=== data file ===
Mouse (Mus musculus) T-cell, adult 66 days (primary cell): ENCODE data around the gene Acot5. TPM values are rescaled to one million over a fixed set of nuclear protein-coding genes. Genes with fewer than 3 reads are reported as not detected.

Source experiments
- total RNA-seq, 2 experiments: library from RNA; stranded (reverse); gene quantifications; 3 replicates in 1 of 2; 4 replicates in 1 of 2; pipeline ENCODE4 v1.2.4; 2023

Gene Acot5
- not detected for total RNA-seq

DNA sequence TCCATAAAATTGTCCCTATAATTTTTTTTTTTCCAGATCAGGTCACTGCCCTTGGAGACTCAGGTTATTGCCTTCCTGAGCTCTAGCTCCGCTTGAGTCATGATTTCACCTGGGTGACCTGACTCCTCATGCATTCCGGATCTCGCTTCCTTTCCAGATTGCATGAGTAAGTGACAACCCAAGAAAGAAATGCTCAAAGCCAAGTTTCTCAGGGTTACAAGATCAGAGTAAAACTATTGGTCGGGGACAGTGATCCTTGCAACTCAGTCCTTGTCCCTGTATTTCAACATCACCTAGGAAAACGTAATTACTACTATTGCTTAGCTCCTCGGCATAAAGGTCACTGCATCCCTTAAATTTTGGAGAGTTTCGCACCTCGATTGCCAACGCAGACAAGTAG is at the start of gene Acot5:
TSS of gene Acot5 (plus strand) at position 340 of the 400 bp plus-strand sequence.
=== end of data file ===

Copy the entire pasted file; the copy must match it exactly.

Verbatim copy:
Mouse (Mus musculus) T-cell, adult 66 days (primary cell): ENCODE data around the gene Acot5. TPM values are rescaled to one million over a fixed set of nuclear protein-coding genes. Genes with fewer than 3 reads are reported as not detected.

Source experiments
- total RNA-seq, 2 experiments: library from RNA; stranded (reverse); gene quantifications; 3 replicates in 1 of 2; 4 replicates in 1 of 2; pipeline ENCODE4 v1.2.4; 2023

Gene Acot5
- not detected for total RNA-seq

DNA sequence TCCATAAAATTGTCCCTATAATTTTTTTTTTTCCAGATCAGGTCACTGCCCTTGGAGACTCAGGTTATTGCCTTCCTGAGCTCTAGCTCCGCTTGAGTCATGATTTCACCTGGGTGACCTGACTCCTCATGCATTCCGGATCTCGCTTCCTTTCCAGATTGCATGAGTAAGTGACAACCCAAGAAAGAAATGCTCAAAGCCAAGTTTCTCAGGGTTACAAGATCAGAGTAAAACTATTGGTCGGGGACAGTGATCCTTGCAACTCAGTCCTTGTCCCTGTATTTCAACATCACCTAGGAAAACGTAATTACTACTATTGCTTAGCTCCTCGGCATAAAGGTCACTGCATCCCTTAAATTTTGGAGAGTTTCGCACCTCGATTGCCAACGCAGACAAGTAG is at the start of gene Acot5:
TSS of gene Acot5 (plus strand) at position 340 of the 400 bp plus-strand sequence.